HMXEarthScience - The Universe

HMXEarthScience

Exploring Regents Earth and Space Science

The Universe

The Universe is everything...all matter and space. It is made up of billions of galaxies, which are each composed of billions of stars, which each have planets, comets, and asteroids orbiting around them. Many planets have moons which orbit them. From largest to smallest, the general structure of the Universe is as follows: Universe, galaxies, solar systems, stars, planets, moons. To measure the incredibly large distances in space, astronomers use either astronomical units (the average distance from the Earth to the Sun, approximately 93 million miles) or light years (the distance a beam of light will travel in one year, approximately 5.8 trillion miles).

The Universe is thought to have formed approximately 13.8 billion years ago in a period of rapid expansion known as the Big Bang. We have developed this theory based on the study of light from all over the Universe. We collect different types of light (energy) with telescopes and analyze it to learn more about the object that emitted it. The only difference between the different types of energy is their wavelength.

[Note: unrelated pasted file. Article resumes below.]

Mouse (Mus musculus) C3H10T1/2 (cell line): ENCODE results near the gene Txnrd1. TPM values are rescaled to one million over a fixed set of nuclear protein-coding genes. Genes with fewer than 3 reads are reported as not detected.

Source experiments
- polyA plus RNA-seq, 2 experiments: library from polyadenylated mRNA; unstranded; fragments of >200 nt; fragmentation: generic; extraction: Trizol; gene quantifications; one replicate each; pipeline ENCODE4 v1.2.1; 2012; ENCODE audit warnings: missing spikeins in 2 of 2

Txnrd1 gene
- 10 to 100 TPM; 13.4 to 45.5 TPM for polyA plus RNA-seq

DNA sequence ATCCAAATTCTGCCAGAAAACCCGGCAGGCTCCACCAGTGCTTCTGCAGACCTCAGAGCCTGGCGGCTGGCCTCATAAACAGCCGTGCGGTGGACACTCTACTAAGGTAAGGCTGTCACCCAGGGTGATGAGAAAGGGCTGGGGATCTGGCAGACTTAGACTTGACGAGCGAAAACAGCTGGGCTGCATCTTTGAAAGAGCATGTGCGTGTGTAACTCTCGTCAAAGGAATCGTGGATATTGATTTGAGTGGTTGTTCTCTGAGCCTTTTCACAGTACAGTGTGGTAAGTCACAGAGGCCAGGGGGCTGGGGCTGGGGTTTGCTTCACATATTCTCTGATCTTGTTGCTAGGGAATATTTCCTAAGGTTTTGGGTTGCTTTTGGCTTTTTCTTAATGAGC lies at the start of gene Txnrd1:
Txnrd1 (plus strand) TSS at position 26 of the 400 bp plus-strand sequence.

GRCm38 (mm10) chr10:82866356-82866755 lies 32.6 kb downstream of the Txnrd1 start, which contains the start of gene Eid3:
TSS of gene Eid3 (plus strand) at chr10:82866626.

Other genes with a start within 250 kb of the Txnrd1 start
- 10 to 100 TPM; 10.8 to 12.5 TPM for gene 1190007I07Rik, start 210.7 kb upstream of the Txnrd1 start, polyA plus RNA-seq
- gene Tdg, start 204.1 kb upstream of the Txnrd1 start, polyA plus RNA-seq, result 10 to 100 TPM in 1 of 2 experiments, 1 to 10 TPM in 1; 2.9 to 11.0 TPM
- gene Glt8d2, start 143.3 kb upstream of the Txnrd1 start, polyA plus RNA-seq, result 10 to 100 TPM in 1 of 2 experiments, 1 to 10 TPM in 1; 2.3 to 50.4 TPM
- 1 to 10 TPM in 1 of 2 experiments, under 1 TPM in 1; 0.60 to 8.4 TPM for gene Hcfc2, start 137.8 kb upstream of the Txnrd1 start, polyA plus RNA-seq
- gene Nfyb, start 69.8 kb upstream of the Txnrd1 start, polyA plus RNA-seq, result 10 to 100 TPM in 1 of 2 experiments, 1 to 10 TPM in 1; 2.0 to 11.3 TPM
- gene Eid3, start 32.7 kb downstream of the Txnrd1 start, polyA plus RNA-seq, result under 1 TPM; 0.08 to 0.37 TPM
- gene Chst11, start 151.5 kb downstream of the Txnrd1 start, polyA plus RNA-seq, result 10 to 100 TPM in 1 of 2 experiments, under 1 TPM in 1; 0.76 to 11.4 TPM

By studying the light from distance galaxies, we can determine if those galaxies are stationary, approaching, or receding (moving away from us). If the spectrum of the light from the galaxy or star is red-shifted, the galaxy is moving away. If it is blue-shift, it is approaching. If it is not shifted at all, the object is stationary. It has been determined that the vast majority of galaxies in the Universe have severely red-shifted spectra, meaning they are moving away and the Universe is expanding.

Astronomers have also observed a low-level microwave radiation flying in all directions of space. This cosmic background radiation is thought to be the leftover energy from the Big Bang.

In summary, the two pieces of evidence that support the Big Bang Theory are:
1. The Universe is expanding (most galaxies have red-shifted spectra).
2. Cosmic Background Radiation is the echo of the Big Bang.